So anyway, I have grown weary of my warm-weather clothes. This is an annual occurrence for me when I live in Texas, hitting me right around Labor Day, when the calendar claims that summer is winding its way down but it's still too hot to wear anything other than the same stale, tired attire I've been wearing for months. It's not quite as bad this year since I didn't arrive until June or so and since then I've been slowly getting my warm-weather maternity wardrobe into good working order; buying or sewing a new garment every few weeks does help one to not feel so sick of one's clothes.
Now I, like so many gestating women before me, shall bemoan the state of ready-to-wear maternity wear. To be honest, I understand. There just aren't enough pregnant women buying clothes at any given time to make it possible to have the wild, varying selection of clothes available to the non-pregnant among us. Thus we pregnant types stand at the store or sit in front of our computers, pondering the limited options available to us. My pet peeve right now is that maternity wear seems inundated with puffed sleeves. You can hardly buy a T-shirt the right shape to cover a growing belly without a puffed sleeve on it. The puffed sleeve is a trend I am definitely ready to have finished. I was a bit slow to warm up to the puffed sleeves when they first re-appeared on the scene (when? a few years ago?) but I eventually succumbed and had my Anne of Green Gables moment. I have recovered now, though, and I am tired of them on garments for grown women; I think they are particularly unflattering and puerile on my burgeoning form.
(Oh, and while I'm decrying fashion trends I don't like, why so much animal print? Maybe this is not so accurately described as a trend, as it seems here to stay, but whatever-- I don't like it. One of my favorite bloggers, Erin at A Dress A Day recently explained very articulately what I don't like about animal print; it either says I'm an over-the-top provocative voluptuary or I'm trying to make some kind of esoteric sartorial joke about being sexy. Either way, animal print is not for me.)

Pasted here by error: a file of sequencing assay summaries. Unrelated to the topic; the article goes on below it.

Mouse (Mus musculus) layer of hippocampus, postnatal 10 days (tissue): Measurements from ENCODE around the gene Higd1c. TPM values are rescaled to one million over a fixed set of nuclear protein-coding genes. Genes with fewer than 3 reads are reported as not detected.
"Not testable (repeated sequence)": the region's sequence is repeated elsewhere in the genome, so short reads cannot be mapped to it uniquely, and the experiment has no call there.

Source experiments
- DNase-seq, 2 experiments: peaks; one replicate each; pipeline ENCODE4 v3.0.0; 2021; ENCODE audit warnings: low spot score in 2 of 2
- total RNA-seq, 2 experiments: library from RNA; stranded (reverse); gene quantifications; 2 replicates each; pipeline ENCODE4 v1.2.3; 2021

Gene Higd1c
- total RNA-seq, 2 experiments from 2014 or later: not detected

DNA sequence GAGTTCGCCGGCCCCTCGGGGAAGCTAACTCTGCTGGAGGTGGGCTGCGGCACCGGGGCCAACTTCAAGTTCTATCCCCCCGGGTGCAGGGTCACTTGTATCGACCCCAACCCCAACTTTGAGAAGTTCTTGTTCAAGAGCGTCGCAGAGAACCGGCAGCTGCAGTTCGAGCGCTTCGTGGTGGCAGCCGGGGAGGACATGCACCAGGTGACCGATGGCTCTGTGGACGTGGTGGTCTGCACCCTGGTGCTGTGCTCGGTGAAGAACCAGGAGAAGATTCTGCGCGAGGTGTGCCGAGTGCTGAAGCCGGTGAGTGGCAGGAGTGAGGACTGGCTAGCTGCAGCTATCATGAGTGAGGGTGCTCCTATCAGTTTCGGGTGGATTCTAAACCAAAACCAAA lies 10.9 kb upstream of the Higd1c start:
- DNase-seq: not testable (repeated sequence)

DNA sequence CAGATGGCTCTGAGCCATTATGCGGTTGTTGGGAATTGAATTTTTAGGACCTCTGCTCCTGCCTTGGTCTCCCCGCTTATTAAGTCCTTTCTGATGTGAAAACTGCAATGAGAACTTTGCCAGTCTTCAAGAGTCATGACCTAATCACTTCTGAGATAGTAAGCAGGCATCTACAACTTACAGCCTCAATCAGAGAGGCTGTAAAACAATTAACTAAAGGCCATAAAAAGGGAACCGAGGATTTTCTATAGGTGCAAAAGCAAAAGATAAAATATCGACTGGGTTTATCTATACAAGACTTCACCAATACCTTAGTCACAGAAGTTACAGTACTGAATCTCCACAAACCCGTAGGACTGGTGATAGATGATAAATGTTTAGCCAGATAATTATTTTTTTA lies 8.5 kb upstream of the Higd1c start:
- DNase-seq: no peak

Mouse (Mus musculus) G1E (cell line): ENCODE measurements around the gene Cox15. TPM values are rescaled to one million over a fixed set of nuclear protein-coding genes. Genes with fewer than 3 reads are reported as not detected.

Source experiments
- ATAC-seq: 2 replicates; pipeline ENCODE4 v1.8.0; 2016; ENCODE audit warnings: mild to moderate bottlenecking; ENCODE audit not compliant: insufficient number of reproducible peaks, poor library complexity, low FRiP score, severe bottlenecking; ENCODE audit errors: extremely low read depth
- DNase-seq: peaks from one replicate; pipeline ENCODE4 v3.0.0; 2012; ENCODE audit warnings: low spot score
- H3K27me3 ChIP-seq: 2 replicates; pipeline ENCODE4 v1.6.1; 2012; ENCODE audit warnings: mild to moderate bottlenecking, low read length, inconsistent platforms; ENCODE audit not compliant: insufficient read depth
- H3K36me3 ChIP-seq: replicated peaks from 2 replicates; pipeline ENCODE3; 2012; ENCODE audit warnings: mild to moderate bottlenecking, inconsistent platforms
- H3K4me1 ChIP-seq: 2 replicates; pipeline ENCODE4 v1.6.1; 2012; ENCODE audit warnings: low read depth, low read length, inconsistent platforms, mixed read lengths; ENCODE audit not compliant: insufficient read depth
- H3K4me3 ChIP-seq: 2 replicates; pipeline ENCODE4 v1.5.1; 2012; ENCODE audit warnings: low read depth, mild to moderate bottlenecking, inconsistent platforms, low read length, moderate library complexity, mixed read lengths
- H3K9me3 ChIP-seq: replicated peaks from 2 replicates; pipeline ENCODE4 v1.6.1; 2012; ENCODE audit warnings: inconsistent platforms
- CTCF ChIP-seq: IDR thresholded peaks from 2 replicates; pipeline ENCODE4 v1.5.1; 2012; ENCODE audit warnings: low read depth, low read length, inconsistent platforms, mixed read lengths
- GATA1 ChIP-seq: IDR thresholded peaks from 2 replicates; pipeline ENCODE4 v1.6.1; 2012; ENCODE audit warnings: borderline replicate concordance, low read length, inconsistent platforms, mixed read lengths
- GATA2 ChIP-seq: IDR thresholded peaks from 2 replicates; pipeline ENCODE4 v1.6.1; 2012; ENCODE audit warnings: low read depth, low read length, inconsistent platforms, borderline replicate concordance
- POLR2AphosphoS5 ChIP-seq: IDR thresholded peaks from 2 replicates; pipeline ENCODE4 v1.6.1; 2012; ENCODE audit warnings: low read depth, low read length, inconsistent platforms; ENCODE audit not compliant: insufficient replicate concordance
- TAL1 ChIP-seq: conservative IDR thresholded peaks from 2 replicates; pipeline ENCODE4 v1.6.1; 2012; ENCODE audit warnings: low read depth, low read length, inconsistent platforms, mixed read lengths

But again with the maternity wear, another reason buying ready-to-wear is problematic is that there isn't really that much of it out there, especially at the lower price ranges. All the non-designer-buying mamas are pretty much shopping at Old Navy, Target, the Gap, etc. and buying the same stuff. I was at the mall with Grace the other day and saw another pregnant lady walking the opposite direction wearing the exact same striped Liz Lange T-shirt from Target that I was. I immediately felt like a chillingly unoriginal automaton who mindlessly buys whatever mass-produced garment presents itself on the way to the crayons and shampoo. Note to self: Reduce the percentage of my clothing that comes from Target; sew more.
Sewing for yourself is, of course, a great way to get around these problems. And it's fun to boot, so that's good. The time and energy I have to devote to sewing aren't quite extensive enough to allow me to tell the whole garment industry to go jump in a lake, however. About half the clothes in my closet are things I sewed myself. Last month, I did a little 4-piece set of coordinates for a contest on Pattern Review, but what did I do? I went and sewed a top with puffed sleeves.